Yakima County jail DOC

FILE — The 14-day quarantine cell unit Thursday, May 7, 2020, at the Yakima County Department of Corrections in Yakima, Wash. 

Yakima County jail officials say the COVID-19 outbreak at the facility has passed its peak and is under control.

At its height, the outbreak infected 130 inmates — about 31% of the inmate population — and 34 corrections officers.

As of Thursday, only seven inmates and 12 corrections officers were infected and the others had recovered, said Jeremy Welch, chief of security operations.

However, two corrections officers remained hospitalized with the virus, Welch said Thursday.

The jail’s average inmate population right now is 420 with about 100 corrections officers.

“I believe we are definitely on the downside of the outbreak,” Welch said. “Our process and what we are doing is showing that we have been able to successfully bring those numbers down. I think it shows that we did take it very seriously.”

The jail’s first coronavirus case was identified in May. The infected inmate had been transferred from the Sunnyside jail, where an outbreak had occurred.

Then on June 18, the county reported that 19 inmates on the jail’s second floor had tested positive for the virus and were being quarantined. The number of infected inmates continued to climb.

Aside from the infected inmate from Sunnyside, jail officials said it’s believed the outbreak was caused by infected staff.

At that time, jail officials attempted to mandate staff and inmates mask up, but county Prosecutor Joe Brusic said the jail couldn’t legally require it. Eventually it became mandatory, just ahead of Gov. Jay Inslee’s order requiring people to wear masks in public. That, along with other measures, appear to have ended the virus’ spread at the facility.

“I hope that we are on the end of the outbreak situation,” Welch said. “We are working with the Yakima Health District. We will be reviewing with them every week and hopefully at some point say we are done with the outbreak.”

Locking down the spread

Welch credits the health district and the county’s Office of Emergency Management for helping implement a response plan.

Corrections officers are required to wear masks. Inmates also must mask up when leaving their cells.

Every inmate has been tested and new inmates are now tested as part of booking procedures, Welch said.

Corrections officers are tested weekly whether they have symptoms or previously tested negative, said Melissa Sixberry, director of disease control for the health district.

“This is to identify new cases in a timely manner and get them isolated,” she said.

Inmates who feel ill are tested. When an inmate is presumed positive, the entire unit is tested and quarantined until test results come back, Welch said.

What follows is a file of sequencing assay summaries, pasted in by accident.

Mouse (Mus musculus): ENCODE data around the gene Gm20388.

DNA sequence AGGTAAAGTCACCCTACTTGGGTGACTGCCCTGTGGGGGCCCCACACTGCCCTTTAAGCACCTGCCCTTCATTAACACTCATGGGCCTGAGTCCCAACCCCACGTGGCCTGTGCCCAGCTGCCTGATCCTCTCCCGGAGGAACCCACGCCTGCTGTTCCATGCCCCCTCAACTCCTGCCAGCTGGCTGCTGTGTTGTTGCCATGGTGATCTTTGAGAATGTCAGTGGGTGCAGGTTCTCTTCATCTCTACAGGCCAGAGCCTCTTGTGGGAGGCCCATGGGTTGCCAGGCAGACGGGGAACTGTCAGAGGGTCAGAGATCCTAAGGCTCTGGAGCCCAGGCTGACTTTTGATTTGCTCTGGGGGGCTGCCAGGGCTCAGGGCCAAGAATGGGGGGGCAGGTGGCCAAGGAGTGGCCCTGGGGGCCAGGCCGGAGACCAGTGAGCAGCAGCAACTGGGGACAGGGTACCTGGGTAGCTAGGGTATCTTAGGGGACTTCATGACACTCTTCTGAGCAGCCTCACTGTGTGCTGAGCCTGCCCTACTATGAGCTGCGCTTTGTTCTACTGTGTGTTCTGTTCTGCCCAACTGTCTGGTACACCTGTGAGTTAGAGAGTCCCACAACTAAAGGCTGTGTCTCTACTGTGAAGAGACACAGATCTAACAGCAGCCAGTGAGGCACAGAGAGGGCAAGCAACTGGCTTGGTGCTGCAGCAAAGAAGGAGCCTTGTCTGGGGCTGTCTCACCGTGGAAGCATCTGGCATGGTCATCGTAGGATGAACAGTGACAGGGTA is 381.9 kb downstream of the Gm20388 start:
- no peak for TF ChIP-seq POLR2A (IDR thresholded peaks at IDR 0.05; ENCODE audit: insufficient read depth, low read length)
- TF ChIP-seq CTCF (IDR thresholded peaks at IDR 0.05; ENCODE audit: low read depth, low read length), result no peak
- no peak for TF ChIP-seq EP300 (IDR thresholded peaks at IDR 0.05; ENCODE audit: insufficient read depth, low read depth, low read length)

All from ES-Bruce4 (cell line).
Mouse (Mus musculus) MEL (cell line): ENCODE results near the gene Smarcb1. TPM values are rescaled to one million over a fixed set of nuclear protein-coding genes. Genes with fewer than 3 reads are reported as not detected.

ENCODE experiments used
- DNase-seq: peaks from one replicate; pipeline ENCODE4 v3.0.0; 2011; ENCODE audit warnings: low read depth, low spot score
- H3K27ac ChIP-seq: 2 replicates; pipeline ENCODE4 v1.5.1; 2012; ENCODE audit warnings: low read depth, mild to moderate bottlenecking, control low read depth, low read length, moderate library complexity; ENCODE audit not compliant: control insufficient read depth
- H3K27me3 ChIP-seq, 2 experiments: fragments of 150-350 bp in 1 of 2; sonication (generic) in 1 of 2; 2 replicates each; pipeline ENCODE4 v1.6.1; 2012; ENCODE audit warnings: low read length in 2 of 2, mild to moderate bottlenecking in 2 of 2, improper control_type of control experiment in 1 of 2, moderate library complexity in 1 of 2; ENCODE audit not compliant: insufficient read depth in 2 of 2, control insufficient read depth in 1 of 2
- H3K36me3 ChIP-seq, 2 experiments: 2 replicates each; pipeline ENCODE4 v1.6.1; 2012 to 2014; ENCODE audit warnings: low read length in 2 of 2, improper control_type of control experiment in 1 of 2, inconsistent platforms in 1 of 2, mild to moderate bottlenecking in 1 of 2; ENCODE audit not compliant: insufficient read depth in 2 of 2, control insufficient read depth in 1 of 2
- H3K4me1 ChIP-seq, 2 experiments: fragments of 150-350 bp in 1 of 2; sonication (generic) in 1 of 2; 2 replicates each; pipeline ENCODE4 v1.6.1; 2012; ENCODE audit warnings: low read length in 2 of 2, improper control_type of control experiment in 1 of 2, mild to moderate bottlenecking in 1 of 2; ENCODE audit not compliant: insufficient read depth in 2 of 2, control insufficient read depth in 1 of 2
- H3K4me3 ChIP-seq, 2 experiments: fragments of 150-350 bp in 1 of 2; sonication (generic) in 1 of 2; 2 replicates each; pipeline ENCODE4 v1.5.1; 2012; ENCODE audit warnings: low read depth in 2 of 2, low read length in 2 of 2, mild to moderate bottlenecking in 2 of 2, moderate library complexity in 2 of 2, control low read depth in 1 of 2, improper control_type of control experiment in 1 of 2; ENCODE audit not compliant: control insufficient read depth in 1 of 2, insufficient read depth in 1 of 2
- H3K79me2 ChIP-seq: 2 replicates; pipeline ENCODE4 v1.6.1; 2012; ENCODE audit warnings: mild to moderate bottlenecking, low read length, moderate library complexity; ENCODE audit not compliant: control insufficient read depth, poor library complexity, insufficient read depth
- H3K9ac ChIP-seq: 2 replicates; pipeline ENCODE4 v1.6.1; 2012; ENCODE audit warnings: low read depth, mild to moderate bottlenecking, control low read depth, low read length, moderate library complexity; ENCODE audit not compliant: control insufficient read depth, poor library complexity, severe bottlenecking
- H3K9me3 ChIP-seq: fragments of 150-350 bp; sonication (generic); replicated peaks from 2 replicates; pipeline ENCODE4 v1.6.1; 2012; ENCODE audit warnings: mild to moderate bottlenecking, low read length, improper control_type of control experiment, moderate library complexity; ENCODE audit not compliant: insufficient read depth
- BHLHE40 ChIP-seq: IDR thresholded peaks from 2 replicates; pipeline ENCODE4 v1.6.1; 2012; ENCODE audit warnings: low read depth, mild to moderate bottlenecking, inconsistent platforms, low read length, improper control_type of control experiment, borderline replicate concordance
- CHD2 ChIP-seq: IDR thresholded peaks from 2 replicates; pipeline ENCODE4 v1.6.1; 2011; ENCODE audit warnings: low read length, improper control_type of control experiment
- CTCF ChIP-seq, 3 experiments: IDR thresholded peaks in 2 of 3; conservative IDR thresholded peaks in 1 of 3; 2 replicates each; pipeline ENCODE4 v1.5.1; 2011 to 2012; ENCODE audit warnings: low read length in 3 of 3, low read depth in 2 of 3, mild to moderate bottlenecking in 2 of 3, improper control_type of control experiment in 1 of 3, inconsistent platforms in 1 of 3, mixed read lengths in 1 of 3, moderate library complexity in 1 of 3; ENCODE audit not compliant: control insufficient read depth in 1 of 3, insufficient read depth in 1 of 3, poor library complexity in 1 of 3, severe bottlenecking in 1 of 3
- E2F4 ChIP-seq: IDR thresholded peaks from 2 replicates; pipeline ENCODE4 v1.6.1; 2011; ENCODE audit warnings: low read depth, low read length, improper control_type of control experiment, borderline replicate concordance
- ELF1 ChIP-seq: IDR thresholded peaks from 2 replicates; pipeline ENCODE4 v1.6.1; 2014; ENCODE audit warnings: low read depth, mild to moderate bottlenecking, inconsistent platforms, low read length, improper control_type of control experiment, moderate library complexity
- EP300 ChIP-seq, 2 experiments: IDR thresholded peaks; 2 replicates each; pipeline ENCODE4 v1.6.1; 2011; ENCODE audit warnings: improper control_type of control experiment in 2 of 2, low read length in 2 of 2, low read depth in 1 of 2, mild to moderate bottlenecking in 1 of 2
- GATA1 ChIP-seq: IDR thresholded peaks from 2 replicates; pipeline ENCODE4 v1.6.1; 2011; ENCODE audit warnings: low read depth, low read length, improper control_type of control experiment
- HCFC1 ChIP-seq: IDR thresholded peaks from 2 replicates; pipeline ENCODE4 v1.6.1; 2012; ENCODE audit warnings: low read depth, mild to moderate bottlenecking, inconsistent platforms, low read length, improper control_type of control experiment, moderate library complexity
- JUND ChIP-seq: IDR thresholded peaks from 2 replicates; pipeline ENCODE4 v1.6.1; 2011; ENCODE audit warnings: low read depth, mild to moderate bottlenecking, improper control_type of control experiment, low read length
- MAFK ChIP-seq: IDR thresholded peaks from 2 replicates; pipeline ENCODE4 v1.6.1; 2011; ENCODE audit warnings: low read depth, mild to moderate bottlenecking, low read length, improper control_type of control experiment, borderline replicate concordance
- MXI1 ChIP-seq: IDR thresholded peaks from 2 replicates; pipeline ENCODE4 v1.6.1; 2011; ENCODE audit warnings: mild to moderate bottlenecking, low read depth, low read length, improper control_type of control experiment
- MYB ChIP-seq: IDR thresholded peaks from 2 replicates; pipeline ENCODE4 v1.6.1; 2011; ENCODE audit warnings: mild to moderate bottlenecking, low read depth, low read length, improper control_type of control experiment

Then, only those who test positive are moved into a unit devoted to housing only infected inmates, he said.

“We don’t want to be moving people around because we don’t know if they’re positive or not,” he said. “Once we get the test results back, then we can move people around to limit exposure.”

Supplies

The jail is receiving supplies, including masks, gloves, face shields and other personal protective equipment, from the county’s Office of Emergency Management.

“They’ve been great help in offering their services and keeping us stocked up on the (personal protective) equipment,” Welch said.

Supplies are provided on a weekly and sometimes daily basis.

“If they have an emergency need for whatever, they can give us a call and we can shoot that to them or they can pick it up,” said Horace Ward, operations manager for OEM.

Since the outbreak, OEM has provided the jail with 5,700 various types of masks, 650 face shields, 4,400 gloves, 100 aprons and sleeves, 22 hand-surface sanitizers and Lysol sprays.

“I’ve been extremely proud of our resource support team because they have been pushing out personal protection equipment to all of our partners across the county,” Ward said.

Countywide, his office has distributed more than 4.5 million pieces of PPE to government agencies, businesses and the general public since April.

“We’ve been trying to ensure that everybody who needs stuff is getting stuff,” he said.

A new landscape

The county jail is hamstrung by the pandemic.

Efforts to slow the spread of the virus has led to inmates being conditionally released across the state, including in Yakima County, where the jail is reliant on revenue from contracts to house prisoners from other communities.

The jail’s daily inmate population declined from averaging 900 to what it is now — about 420.

Jail revenue dropped by more than $750,000 a month when other communities stopped sending their inmates here.

Revenue losses resulted in the layoffs, 25 corrections officers and five support staff. And 15 vacant corrections positions were left unfilled. Previously the jail had 145 corrections positions.

The loss of corrections officers has made it difficult to operate under the pandemic. Safely moving inmates can be labor-intense, Welch said.

Last week five laid-off officers were called in to help the jail manage the outbreak, he said.

“On a day-to-day basis, it can be difficult,” Welch said.

But fewer inmates has freed up room to quarantine the infected.

“Obviously we wouldn’t be able to do that if we still had the 900 inmates we had back in February, March,” he said. “Numerous times we have emptied out a unit to do this.”

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